We're running a Raspberry Pi 2 B as a Tomcat-Server and meanwhile it became quite warm so I'm thinking of using one of the old CPU-Fans (12V) we're having around.

Unfortunately I couldn't find any proper documentation how to do it with my Raspberry. For the first model I could find some useful information which referred to the usage of holes close to a capacitor. The black and the red cable should be used, the white one removed.

On my model I couldn't find them, just "run" holes, but according to the information available online those have a different purpose..

Run Pins

Some other sources refer to the usage of the GPIO-Port, but so far I have no idea what to do with my Germany-coloured cable. Should I just cut off the yellow line?

And is it safe to use it? And which Ports should be used? One fella here seemed to have used a 14V pin and his Pi died: How to connect a 12V fan sensor wire to the Pi

What would you recommend me to do?

12V Germany-Coloured fan

  • Unless you are overclocking there is no possibility of the pi becoming too warm -- however, if it comforts you psychologically to use a fan, feel free. You do not refer to having checked the CPU temp. Have you bothered? Do you know how to do so?
    – goldilocks
    Oct 23 '15 at 10:48
  • Raspbrery is one spelling I have never seen before! I have seen Raspberri, Rasbery, Raspbery and others, but I have never seen this one! :-)
    – user72982
    Dec 14 '17 at 7:29

I doubt you can power the fan from the Pi. The Pi only has 5V and 3V3 rails. You could try connecting to a ground and 5V pin but I doubt anything would happen.

So you will probably need an external 12V power supply.

There is no point connecting the yellow wire. It tells you the RPM (two pulses per revolution). The fan will be running full speed as long as power is applied.

The run pads are to reset the Pi. Nothing to do with a fan.

See http://pcbheaven.com/wikipages/How_PC_Fans_Work/

  • Alright, so I'll try 5V and see what's going to happen. Stupid beginner-question: How?
    – Qohelet
    Oct 23 '15 at 10:17
  • And - which colour of the cable goes on which pin? Is it possible to break something by doing it?
    – Qohelet
    Oct 23 '15 at 10:37
  • Fairly conventionally black is ground and red is the power line. Have a look at pi.gadgetoid.com/pinout. You will damage a GPIO if you connect one wire to 5V and the other to a GPIO. Don't get paranoid but do practice double checking. It's probably safest to make the connections with the Pi unpowered. Use pin 4 for 5V and pin 6 for ground.
    – joan
    Oct 23 '15 at 10:44

I realize this is well past its date, but your really better off with a 3.3v or 5v fan rather than trying to recycle an old case fan.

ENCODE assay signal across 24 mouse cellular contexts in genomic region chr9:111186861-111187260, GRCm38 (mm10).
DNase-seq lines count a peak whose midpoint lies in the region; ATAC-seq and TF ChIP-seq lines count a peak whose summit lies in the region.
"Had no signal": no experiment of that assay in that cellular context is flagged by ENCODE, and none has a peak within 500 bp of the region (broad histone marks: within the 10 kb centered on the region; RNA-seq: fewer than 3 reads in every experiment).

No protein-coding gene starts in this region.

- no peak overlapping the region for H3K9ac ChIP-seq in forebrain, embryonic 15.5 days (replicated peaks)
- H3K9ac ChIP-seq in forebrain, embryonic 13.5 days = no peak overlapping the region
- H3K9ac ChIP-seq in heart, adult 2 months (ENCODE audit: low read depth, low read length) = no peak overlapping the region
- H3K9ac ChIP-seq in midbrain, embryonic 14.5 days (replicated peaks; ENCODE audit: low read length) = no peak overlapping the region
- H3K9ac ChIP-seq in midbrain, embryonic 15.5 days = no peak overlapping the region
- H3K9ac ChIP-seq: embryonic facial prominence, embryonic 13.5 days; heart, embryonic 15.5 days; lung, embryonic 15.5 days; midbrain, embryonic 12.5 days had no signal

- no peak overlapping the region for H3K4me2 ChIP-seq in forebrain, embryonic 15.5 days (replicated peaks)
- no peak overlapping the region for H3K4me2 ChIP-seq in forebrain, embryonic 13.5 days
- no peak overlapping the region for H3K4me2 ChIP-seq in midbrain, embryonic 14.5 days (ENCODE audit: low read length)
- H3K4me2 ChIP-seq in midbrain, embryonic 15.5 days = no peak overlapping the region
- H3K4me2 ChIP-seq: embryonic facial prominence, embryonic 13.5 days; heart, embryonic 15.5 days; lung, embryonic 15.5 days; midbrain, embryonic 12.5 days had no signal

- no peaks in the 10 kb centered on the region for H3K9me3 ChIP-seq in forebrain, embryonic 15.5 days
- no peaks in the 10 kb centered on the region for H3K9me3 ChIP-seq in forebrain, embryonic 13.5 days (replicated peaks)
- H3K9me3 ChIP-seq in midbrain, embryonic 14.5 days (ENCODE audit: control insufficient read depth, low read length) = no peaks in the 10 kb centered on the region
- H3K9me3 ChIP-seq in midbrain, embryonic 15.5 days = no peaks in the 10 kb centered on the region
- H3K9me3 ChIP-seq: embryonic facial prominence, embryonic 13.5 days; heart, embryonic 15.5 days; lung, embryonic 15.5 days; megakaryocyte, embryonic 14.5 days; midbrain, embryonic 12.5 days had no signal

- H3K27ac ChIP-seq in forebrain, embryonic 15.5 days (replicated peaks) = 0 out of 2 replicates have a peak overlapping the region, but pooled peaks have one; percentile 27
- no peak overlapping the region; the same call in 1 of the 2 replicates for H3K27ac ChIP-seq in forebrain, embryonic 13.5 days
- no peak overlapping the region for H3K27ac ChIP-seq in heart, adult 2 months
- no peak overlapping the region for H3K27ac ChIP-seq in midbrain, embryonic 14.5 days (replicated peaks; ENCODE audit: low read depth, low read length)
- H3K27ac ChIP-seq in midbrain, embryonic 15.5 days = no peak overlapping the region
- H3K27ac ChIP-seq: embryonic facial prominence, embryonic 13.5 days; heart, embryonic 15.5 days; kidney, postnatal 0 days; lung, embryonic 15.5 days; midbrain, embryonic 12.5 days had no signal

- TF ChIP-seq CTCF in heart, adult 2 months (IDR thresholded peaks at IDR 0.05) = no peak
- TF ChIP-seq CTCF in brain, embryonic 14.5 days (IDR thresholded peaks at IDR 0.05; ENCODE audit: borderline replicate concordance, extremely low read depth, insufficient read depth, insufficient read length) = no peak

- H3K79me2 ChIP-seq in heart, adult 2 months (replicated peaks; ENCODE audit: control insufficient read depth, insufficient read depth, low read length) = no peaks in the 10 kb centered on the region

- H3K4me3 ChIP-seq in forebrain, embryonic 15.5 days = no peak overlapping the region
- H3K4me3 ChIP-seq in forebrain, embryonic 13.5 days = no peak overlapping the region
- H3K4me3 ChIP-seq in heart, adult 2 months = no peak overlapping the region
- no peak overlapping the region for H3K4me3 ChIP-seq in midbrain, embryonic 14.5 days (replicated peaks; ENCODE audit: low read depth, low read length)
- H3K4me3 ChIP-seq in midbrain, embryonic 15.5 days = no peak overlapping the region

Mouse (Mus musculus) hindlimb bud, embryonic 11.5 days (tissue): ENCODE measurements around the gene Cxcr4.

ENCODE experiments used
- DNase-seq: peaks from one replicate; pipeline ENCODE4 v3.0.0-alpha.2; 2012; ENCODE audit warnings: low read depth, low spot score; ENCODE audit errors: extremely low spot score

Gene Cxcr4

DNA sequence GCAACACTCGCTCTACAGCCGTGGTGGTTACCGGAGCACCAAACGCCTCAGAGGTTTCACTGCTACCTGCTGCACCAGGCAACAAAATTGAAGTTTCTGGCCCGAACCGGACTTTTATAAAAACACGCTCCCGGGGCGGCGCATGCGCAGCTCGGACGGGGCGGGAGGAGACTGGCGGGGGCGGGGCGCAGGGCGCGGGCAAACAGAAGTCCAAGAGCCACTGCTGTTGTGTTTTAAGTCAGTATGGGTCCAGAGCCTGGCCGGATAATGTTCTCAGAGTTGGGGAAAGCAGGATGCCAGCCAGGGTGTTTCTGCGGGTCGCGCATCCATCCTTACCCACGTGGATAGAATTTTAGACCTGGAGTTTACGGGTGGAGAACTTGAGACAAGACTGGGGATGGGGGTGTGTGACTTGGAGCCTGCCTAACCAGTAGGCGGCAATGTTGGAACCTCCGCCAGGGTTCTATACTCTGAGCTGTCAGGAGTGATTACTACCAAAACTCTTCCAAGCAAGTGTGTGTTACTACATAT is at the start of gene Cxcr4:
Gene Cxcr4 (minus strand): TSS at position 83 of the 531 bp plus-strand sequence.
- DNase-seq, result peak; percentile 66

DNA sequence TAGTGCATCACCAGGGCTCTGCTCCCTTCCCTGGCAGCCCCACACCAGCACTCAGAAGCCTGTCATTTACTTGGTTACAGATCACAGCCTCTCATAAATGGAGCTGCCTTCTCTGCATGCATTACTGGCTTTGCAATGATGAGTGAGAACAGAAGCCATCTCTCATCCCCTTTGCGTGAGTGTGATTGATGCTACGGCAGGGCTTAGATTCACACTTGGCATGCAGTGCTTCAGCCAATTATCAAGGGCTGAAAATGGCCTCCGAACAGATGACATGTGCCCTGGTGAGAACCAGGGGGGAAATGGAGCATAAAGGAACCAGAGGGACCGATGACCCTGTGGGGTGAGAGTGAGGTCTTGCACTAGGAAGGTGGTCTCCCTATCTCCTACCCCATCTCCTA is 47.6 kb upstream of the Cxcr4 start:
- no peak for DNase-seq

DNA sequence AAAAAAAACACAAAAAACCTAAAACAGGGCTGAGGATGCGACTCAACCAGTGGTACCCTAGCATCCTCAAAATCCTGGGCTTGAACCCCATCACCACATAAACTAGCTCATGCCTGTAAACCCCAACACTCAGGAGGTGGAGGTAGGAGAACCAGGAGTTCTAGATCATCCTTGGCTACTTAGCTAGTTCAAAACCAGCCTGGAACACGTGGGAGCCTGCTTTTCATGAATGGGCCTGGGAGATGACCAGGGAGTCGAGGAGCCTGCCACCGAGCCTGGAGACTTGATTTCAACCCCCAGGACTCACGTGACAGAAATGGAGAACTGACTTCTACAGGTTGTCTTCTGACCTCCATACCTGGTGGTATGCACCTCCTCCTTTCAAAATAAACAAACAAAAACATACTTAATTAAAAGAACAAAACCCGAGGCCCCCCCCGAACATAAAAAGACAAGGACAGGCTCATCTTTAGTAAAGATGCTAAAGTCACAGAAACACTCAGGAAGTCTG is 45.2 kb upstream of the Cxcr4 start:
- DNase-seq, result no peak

Even if the fan's power needs were more of a match, the larger fans require more torque to spin the blades and that will draw more current. 40mm 3.3v or 5v fans are a good soft limit for trying to power from the RPi itself.

I give you full props for trying to up-cycle that old computer case fan, but it really isn't a good fit here due to the limits of the RPi power supply.

A quick google search will find a number of inexpensive 40mm 3.3v fans out there. There are even some specifically designed with mounts for use with RPis.

As for how to do it: take two male-to-female jumper wires color matched to the wires on the fan cord (ignoring the yellow wire) and then plug the male end of the jumper into the fan's socket. Then take the female end of the jumpers and plug the red one into pin 2 and the black one in pin 6 of the GPIO as shown in this diagram.

Taken from the Raspberry Pi 7" Screen setup instructions

The image here is cropped from the instructions for powering the Raspberry Pi 7" touchscreen, but it will work for powering fans or anything else that just wants 3.3VDC power.

  • Thank you for still answering =) - the basic intention of that little project was to use some of the piling fans we still had lying around. Our Pi was not overheating so much that it's been necessary to cool it down - it would just have been a cool idea
    – Qohelet
    Mar 13 '17 at 10:02

You can use a 12 volt fan, it will just run slower. The red should be power, the yellow is for sensing the fan rpm (for which you'd need additional circuitry). You should be able to pop the pins out of the connector and arrange them appropriately. I recommend Delta, Nidec, or Panaflo fans.

  • 1
    There are at least 12V fans out there that do not run reliably at 5V, they simply do not start to turn. Some do, other don't.
    – Ghanima
    Apr 13 '16 at 6:37

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